Madagascar is well known for its incredible biodiversity; the lemurs, chameleons, and the baobabs are, for good reason, recognized as the environmental rock stars of the island. In July 2019 I landed in the capital of Antananarivo to participate in the 56th meeting of the Association for Tropical Biology and Conservation. I arrived a couple of days early but didn’t have time to truly explore the country. Instead, when I got to the hotel I looked at Google Maps and searched for green spaces nearby to explore. A 20 minute walk would take me to a green spot called Parc de Tsarasaotra.
Parc de Tsarasaotra
I searched on Google for details of Tsarasaotra and didn’t find a whole lot. It was clear to me that it was a restricted access site and had open hours. Wasn’t sure where to buy a ticket though. I discovered it was a Ramsar Convention site and thus of international importance. Surprising given its small size and location right in the middle of the city! In fact it is one of the smallest Ramsar sites in the world. The wetland is home to endangered and endemic waterfowl that make use of the habitat for roosting and feeding.
The next morning I got up at a reasonable hour and walked to the park following the map on my phone. When I arrived to the point where Google Maps pointed me to I came to a large wall. Dozens of ducks and herons were flying overhead into and out of the park. But without wings I would need to find an entrance. I darted in and out of the crowds as I followed the wall around the park.
Finally, having circled nearly the entire park (actually, it only took about 10 minutes) I found a gate with a clear view of the wetland. I walked up and was met by a low-key guard who said “20000 Ariary” (about $US5). I gave him the cash and walked in. The small wetland was empty but for myself and thousands of ducks and herons. As I walked around the quiet park I found a Malagasy Kingfisher and some cool orbweaver spiders.
After about half an hour I left the park and was struck by how loud the city was as I exited the gate back into the city. With the tall walls it was easy to forget the dense city outside. And once back into the city, the presence of the wetland was not apparent other than the ducks flying overhead.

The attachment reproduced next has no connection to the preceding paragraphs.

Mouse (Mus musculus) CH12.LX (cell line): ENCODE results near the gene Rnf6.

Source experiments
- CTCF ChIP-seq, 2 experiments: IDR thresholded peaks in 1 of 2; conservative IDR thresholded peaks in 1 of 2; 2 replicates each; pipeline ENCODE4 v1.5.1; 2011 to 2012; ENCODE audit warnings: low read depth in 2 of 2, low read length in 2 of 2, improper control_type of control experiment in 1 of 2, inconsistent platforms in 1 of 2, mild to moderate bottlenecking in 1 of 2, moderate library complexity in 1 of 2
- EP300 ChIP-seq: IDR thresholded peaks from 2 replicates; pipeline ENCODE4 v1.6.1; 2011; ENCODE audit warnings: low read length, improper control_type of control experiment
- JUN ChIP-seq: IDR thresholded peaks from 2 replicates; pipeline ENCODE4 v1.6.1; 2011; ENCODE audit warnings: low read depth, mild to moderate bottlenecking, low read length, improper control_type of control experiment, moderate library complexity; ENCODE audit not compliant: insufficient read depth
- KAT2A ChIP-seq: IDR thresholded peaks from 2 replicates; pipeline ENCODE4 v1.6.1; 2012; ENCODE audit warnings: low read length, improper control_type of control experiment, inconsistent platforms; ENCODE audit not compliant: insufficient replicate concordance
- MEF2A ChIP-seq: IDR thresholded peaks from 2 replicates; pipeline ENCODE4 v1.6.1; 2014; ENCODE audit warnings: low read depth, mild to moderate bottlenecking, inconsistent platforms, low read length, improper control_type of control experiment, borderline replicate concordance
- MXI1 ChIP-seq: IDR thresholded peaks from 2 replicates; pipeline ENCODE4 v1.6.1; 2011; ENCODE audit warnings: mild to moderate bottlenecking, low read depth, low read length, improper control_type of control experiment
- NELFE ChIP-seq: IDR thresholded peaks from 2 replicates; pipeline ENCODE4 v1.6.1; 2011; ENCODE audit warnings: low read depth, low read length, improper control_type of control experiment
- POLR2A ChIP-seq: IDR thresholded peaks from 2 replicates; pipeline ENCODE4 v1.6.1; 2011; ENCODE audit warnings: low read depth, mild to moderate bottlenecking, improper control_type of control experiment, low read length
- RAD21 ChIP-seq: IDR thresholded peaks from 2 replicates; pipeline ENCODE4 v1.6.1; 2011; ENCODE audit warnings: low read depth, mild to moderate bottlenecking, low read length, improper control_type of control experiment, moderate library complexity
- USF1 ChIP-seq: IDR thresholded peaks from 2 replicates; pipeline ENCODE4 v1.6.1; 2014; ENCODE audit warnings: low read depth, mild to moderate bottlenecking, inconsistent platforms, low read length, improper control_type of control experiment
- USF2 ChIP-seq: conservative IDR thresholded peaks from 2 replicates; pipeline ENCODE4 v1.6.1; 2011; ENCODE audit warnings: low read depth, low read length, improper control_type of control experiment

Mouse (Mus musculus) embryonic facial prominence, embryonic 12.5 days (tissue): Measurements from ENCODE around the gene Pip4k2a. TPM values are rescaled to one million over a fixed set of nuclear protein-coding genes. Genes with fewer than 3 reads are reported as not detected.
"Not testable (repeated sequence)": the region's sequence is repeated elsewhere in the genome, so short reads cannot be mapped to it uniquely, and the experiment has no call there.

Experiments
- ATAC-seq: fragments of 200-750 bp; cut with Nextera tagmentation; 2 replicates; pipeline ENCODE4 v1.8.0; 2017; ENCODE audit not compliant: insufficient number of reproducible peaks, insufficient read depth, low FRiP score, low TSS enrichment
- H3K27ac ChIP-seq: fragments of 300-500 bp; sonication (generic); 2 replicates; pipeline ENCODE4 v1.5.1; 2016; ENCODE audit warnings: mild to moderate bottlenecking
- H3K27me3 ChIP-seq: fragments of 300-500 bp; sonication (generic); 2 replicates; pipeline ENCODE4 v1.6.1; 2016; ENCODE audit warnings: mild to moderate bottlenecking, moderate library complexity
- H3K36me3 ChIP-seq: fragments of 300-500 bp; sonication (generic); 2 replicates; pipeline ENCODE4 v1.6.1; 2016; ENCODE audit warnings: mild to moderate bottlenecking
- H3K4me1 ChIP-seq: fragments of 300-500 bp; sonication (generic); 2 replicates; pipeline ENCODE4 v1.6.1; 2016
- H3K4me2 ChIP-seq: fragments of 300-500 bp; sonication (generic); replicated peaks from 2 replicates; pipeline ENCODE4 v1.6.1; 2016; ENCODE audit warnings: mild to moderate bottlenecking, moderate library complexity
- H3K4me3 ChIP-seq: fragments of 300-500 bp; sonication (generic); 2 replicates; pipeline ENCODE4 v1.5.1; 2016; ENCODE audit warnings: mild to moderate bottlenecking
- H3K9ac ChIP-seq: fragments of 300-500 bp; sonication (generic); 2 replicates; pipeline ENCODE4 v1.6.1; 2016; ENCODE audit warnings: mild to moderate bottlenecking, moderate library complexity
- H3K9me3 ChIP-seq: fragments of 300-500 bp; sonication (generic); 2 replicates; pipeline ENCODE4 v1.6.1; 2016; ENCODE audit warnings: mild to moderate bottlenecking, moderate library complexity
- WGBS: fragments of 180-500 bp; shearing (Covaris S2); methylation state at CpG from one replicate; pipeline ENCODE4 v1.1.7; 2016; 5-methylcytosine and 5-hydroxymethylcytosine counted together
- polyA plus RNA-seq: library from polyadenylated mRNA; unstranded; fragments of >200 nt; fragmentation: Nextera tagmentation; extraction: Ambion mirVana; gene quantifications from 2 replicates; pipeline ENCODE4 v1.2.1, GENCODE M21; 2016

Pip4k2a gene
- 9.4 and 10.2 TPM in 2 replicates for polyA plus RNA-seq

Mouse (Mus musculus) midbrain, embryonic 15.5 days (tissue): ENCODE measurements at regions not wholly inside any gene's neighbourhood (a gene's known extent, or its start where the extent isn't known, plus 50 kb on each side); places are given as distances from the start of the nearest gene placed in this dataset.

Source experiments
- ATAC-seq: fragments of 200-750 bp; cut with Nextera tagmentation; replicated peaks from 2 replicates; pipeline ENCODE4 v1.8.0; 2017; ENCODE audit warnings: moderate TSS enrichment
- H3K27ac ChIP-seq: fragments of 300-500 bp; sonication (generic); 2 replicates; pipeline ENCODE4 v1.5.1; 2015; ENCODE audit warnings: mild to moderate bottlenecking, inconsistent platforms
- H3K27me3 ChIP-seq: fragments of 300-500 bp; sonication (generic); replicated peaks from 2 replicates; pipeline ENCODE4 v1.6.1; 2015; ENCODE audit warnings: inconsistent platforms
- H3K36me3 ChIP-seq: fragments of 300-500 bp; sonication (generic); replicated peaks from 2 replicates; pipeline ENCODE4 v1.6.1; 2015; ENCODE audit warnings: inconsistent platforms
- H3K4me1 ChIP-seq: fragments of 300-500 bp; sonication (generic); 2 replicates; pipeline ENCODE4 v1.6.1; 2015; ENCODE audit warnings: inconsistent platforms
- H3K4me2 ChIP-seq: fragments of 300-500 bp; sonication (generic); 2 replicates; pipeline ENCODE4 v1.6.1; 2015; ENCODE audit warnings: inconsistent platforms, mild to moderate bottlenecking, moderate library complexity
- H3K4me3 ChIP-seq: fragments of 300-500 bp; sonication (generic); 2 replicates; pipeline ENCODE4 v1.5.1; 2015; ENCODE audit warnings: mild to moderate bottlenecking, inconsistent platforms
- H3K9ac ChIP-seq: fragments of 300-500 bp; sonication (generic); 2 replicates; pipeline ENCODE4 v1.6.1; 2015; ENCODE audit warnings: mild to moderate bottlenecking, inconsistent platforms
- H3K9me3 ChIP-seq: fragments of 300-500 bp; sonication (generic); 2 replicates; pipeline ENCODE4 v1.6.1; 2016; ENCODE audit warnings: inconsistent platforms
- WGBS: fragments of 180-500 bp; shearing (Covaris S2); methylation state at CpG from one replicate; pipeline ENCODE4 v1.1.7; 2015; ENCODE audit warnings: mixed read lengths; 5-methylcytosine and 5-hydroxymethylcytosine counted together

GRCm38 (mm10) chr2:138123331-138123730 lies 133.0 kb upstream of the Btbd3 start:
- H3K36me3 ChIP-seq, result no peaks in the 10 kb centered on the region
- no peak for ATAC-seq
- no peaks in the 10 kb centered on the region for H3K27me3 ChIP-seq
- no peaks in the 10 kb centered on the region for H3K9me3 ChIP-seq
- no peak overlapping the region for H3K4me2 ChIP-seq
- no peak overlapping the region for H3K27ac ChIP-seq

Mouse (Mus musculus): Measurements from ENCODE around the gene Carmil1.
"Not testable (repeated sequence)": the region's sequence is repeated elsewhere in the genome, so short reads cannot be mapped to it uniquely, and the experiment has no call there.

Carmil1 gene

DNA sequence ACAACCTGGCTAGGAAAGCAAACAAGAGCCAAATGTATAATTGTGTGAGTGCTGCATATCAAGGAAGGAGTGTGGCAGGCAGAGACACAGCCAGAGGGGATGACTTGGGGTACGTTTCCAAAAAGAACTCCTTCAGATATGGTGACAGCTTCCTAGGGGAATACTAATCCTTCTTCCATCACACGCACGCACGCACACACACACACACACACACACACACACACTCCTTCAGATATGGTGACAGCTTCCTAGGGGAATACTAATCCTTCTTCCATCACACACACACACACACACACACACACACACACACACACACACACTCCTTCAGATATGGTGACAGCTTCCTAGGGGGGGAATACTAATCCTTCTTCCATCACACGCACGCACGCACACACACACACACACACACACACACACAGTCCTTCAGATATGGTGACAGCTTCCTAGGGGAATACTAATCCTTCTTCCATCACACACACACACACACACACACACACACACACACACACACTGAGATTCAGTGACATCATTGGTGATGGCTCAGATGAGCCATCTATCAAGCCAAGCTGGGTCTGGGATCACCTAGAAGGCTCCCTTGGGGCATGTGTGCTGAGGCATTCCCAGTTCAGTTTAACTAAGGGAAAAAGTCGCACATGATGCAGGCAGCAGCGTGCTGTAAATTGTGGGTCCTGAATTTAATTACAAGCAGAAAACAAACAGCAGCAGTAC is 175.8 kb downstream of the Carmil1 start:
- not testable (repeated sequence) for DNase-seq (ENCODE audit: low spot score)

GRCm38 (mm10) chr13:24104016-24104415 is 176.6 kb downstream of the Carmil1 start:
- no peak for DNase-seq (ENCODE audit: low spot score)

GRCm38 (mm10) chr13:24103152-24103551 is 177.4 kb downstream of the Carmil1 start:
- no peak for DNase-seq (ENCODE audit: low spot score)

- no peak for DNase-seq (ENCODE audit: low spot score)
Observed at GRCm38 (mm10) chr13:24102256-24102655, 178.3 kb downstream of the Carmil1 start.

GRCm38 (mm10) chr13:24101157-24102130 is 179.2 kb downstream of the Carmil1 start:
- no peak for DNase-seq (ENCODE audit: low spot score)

The experience reminded me of the Ramsar wetland located only an hour drive away from where I work in central Hong Kong: Mai Po Nature Reserve. (Disclaimer of sorts, I’m currently a member of the management committee of Mai Po.) Mai Po is considerably larger than Tsarasaotra and is surrounded by a relatively rural landscape. But urban encroachment in the landscape is rapidly advancing in both Hong Kong and in Shenzhen just across the bay (Deep Bay).
Mai Po is well known regionally and internationally as a birding hot spot. Rare and endangered shorebirds and, of course, the black-faced spoonbill make their homes in Mai Po. Visiting Mai Po requires more than walking up and paying someone as I did at Tsarasaotra. But with a little forethought and planning you can indeed arrange (and pay a small fee) to book a visit. World Wildlife Fund Hong Kong manages the reserve and is at present enhancing visitor facilities to improve access and visitor experience as well.
One of the more elusive creatures living in Mai Po is the Eurasian otter. Sharne McMillan, a PhD student at the University of Hong Kong, has been tracking and studying otter in Mai Po for a few years now. And though she’s personally never seen one, she’s found a lot of evidence of the species in the reserve in the form of camera traps and spraints (otter poop). She’s also spent considerable time interviewing fish farmers that live in the areas surrounding Mai Po. Interestingly, based on these interviews, it appears that otter are more widespread than previously appreciated… but still the species seems to be in decline and rare in Hong Kong.
Displaying and protecting urban wetland wildlife